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Universals

DOI
10.4324/9780415249126-N065-1
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DOI: 10.4324/9780415249126-N065-1
Version: v1,  Published online: 1998
Retrieved June 22, 2024, from https://www.rep.routledge.com/articles/thematic/universals/v-1

3. Arguments for and against

Various arguments have been advanced to establish the existence of universals, the most memorable of which is the ‘one over many’ argument. Although it is memorable, there is little consensus on just how this argument works. Very roughly, it begins with an appeal to the manifest fact of recurrence, the fact that, as it says in the biblical text of Ecclesiastes (1: 9), ‘What has been is what will be, and what has been done is what will be done; and there is nothing new under the sun’. There are many things, and yet they are all in some sense just the very same things over and over again. From this manifest fact of recurrence, the argument purports to derive the conclusion that there are universals as well as particulars.

There are also various arguments against the existence of universals. One family of such arguments derives from Aristotle’s so-called ‘third man argument’ and is designed to demonstrate that Plato’s Theory of Forms entails an unacceptable infinite regress. Roughly, Plato’s problem is that he needs some relation to hold between the Form of Man and individual men before this Form can help to explain what it is that individual men have in common. So the theory would seem to call into being another Form, a third man, which is what the Form of Man has in common with individual men. This leads to an infinite regress, hence Plato’s Theory of Forms is unacceptable. Of course, Aristotle had only intended to demonstrate the nonexistence of Plato’s Forms, not of universals in general; but enemies of universals frequently advance related infinite-regress arguments against the existence of universals of any kind. Whatever you call the instantiation relation between particulars and universals, if you think of it as another universal then you are off on a regress, and this seems to count against any theory of universals.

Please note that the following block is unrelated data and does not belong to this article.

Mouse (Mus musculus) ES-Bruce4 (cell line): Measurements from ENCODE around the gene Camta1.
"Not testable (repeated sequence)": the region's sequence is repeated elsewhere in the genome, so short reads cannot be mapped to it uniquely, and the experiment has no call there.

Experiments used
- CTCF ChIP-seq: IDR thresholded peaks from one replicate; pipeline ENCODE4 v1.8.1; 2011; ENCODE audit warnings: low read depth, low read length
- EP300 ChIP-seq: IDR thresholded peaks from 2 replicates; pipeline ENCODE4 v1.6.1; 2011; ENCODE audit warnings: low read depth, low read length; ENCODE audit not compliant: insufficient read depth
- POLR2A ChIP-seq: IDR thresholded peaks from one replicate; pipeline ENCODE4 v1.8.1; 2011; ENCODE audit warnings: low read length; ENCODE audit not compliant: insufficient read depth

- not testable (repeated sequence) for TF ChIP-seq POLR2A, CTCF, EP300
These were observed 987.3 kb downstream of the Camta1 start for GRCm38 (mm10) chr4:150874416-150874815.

Another argument against the existence of universals trades on what is called ‘Ockham’s razor’ – the principle that you should not postulate more entities when everything you want to explain can be explained with fewer (see William of Ockham §2). It is sometimes argued that everything you can explain with universals can be explained just as well without them. Things which superficially seem to refer to universals can, it is maintained, generally be rephrased in ways which make no apparent reference to universals – reference to universals can be paraphrased away. If we can do without universals, then obviously we should; when you supplement this Ockhamist argument with allusions to the interminable and unresolvable internecine conflicts among Realists over numerous details, you have an even stronger case against the existence of universals.

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Citing this article:
Bigelow, John C.. Arguments for and against. Universals, 1998, doi:10.4324/9780415249126-N065-1. Routledge Encyclopedia of Philosophy, Taylor and Francis, https://www.rep.routledge.com/articles/thematic/universals/v-1/sections/arguments-for-and-against-1.
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